“… the third level of explanation, the ‘structural’ explanation, is the least common and most powerful. It focuses on answering the question, “What causes the patterns of behavior?” – Peter Senge
Dear Steve Denning,
You write that “It is the responsibility of directors to ensure that these changes happen and that firms pursue the right goal. If directors were to lead that charge, force the abandonment of the shareholder value theory in their firms and refocus their organizations on the right corporate goal, they would certainly deserve a raise. That however would take considerable courage and would involve very different behavior from what we are seeing today.” To have such different behavior, Shouldn't those directors behave by fully comprehending such “structural explanations”?
In the next two paragraphs is what I wrote on the blog post Why the Eurozone leaders must change their common sense first.
In the “more than 1 million copies in print,” of the “revised and updated with 100 new pages,” in the 2006 book in front of me, “The Fifth Discipline: the art & practice of the Learning Organization,” written by Peter Senge, it says that “The system perspective shows that there are multiple levels of explanations in any complex situation… In some sense, all are equally ‘true.’ But their usefulness is quite different.” I guess that high quality journalism is not just about “event explanations,” which Senge says “are the most common in contemporary culture, and that’s exactly why reactive management prevails.”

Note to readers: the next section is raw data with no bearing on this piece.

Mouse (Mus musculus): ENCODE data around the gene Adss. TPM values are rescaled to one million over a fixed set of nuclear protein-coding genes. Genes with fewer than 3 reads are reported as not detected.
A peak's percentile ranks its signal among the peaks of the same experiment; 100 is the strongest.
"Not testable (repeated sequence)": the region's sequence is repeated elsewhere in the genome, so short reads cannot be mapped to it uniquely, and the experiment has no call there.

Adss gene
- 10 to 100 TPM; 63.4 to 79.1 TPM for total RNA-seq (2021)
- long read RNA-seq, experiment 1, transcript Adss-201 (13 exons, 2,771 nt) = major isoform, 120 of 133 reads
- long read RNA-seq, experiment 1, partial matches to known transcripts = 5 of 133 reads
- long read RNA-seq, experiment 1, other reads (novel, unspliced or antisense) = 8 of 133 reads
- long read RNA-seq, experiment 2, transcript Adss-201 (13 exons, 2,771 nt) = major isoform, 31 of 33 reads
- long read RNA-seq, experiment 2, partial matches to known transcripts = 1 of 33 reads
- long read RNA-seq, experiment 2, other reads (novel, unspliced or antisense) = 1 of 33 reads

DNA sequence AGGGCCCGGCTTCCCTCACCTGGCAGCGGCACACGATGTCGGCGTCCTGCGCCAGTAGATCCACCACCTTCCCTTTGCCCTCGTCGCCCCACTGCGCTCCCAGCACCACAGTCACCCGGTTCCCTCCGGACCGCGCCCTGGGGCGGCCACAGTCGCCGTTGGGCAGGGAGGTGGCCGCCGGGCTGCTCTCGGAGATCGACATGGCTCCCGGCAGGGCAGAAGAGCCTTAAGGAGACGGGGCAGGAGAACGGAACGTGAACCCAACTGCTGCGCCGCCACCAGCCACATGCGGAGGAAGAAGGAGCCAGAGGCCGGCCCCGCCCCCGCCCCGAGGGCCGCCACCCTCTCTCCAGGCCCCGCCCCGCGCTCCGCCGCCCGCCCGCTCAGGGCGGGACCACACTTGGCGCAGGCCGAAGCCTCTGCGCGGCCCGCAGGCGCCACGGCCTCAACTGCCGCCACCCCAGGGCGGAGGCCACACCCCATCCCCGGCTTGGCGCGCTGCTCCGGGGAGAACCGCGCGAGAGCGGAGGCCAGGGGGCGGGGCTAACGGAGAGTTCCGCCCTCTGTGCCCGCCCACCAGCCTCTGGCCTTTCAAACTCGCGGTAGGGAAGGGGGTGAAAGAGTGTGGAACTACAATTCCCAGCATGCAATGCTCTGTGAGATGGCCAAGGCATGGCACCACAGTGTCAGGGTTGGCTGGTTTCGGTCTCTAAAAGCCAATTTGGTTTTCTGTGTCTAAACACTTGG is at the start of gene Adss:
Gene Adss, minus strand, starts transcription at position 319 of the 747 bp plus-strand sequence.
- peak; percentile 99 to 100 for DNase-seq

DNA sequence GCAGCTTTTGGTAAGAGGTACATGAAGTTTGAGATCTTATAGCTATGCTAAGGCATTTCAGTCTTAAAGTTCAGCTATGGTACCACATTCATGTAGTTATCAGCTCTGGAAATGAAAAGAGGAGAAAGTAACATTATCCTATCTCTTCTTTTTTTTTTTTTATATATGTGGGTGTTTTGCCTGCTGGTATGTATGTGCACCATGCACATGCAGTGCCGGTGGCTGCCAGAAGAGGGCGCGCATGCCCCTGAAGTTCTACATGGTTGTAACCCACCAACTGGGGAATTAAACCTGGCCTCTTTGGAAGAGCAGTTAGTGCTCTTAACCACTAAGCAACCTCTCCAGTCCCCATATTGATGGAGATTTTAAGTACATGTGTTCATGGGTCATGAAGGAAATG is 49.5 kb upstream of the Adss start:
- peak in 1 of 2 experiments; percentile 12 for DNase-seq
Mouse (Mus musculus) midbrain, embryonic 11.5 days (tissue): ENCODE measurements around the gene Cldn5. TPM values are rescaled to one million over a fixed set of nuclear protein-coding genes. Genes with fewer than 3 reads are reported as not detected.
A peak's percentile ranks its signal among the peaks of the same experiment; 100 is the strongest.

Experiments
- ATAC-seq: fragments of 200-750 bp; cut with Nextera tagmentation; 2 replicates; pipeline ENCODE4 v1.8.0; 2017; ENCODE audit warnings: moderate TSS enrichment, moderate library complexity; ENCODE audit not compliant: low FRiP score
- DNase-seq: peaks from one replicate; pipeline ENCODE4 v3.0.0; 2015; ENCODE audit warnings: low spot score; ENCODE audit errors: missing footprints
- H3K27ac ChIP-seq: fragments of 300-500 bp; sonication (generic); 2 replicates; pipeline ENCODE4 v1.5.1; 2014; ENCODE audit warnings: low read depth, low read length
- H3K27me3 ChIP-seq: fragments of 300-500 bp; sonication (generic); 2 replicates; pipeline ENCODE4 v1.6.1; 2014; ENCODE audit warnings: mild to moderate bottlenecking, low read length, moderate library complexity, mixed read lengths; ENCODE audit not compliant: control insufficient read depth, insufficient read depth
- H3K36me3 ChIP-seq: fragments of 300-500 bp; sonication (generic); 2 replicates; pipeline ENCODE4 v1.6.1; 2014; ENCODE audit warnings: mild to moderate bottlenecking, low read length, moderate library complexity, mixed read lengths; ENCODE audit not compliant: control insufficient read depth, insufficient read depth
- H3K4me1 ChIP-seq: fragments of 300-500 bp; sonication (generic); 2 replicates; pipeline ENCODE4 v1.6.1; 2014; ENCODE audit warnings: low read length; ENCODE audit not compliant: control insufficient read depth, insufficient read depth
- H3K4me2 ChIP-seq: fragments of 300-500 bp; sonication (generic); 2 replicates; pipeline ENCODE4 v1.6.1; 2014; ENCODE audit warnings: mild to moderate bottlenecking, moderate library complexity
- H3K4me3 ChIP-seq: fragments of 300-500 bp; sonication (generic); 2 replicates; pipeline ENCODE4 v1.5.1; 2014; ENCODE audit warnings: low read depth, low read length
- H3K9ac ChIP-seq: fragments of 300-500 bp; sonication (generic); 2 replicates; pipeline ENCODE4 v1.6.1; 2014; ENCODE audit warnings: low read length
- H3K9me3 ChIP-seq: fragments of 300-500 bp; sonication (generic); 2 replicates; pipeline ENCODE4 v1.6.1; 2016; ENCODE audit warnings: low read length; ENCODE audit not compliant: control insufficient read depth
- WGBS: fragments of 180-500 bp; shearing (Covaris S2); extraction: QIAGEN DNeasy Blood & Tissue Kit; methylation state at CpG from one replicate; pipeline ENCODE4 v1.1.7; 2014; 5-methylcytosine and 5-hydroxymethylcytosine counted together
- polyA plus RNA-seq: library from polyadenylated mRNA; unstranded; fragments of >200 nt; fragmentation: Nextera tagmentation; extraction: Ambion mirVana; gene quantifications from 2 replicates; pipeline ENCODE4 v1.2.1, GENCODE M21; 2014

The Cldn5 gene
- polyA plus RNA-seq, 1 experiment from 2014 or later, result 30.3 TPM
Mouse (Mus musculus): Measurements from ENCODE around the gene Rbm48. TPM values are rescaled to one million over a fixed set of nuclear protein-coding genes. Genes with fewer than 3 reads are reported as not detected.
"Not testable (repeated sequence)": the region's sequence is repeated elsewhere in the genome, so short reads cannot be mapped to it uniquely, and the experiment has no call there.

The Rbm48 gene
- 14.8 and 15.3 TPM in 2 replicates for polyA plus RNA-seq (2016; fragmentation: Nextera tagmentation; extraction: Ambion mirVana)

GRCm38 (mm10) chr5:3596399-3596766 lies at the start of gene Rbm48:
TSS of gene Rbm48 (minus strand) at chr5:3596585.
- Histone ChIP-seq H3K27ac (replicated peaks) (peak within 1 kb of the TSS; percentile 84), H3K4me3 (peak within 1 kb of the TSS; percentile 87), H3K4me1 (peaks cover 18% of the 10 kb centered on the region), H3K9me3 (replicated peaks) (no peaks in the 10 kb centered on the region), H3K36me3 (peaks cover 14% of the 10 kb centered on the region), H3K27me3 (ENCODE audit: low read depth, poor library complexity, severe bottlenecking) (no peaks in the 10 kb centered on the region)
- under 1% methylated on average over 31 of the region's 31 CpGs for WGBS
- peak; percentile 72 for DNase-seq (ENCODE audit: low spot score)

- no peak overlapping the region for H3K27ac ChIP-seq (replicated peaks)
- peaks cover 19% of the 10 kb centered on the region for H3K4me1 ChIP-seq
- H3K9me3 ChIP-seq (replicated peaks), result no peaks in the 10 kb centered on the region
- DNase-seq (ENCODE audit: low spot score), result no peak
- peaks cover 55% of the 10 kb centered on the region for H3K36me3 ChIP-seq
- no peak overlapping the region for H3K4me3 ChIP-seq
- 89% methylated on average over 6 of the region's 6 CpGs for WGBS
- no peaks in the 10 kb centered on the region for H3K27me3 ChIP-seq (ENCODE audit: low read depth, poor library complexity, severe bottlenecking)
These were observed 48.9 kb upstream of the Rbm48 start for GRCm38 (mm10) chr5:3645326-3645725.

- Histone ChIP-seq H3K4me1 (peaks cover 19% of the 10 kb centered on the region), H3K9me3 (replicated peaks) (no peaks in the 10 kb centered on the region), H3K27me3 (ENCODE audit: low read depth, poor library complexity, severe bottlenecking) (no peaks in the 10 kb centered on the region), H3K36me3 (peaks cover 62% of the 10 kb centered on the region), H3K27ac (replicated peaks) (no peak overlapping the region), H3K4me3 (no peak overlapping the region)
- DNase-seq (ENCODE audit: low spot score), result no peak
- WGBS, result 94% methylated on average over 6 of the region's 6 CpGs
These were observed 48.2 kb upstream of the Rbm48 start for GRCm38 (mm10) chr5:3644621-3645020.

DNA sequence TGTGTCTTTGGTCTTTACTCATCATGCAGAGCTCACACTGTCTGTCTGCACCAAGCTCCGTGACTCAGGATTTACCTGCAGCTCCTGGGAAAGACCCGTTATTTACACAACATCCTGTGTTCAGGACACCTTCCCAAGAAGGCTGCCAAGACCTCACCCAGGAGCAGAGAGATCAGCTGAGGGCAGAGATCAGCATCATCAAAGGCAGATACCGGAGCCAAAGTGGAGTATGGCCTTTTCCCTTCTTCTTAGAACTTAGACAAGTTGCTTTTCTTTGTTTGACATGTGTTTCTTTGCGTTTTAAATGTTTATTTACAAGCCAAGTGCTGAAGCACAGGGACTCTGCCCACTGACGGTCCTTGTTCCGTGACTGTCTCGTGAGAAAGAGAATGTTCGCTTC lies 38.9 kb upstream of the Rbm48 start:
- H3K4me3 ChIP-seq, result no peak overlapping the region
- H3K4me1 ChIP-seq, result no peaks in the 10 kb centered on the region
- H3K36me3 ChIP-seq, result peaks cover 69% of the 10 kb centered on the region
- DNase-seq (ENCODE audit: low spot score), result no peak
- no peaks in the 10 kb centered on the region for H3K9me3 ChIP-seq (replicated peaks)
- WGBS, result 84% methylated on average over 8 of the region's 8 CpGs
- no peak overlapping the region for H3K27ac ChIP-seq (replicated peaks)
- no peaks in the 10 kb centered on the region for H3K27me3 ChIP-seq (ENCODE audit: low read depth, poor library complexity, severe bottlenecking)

Instead, he says that “Pattern of behavior explanations focus on seeing longer term trends and assessing their implications,” which seem to fit with today’s good journalism.
Then he adds what the introductory quote says.
Happy New Year!!!
José Antonio Vanderhorst Silverio, Ph.D.
Consulting Engineer on Systems Architecting
Steve Denning Steve Denning, Contributor
Dear Jose (A Vanderhorst)
Thanks for your insightful comment with which I agree. We need to get to a system-level understanding of the problem, not just an event-type explanation.